This 60 second public service announcement is about how to deal with mold after a disaster. Created: 10/25/2017 by Centers for Disease Control and Prevention (CDC).
Date Released: 10/25/2017. Series Name: CDC Radio.
After hurricanes, tornadoes, and floods, standing water and excess moisture help mold grow in your home, garage, and other structures. When you return to a home that has been flooded, know that you’re likely to have mold. Mold puts your family’s health at risk. If you have mold growing in your home, you should clean it up and fix other water problems, such as leaks in roofs, walls, or plumbing. Keep your children and pets out of affected areas until you’ve cleaned. Control moisture in your home to prevent mold growth. To remove mold growth from hard surfaces. use commercial products, soap and water, or a bleach solution of no more than one cup of household laundry bleach in one gallon of water. Follow the manufacturers’ instructions. Never mix bleach with ammonia or other household cleaners. It will produce dangerous, toxic fumes. Open windows and doors to provide fresh air.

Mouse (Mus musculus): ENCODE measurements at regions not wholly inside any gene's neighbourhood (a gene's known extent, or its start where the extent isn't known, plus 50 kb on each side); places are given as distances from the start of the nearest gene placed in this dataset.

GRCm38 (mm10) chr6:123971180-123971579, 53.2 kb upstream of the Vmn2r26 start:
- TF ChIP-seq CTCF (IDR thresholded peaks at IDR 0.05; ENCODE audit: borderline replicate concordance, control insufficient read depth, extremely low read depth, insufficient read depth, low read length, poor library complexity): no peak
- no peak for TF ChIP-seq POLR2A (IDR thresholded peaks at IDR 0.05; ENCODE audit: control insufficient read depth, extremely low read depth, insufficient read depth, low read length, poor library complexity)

For more information, visit www.cdc.gov or call 1-800-CDC-INFO.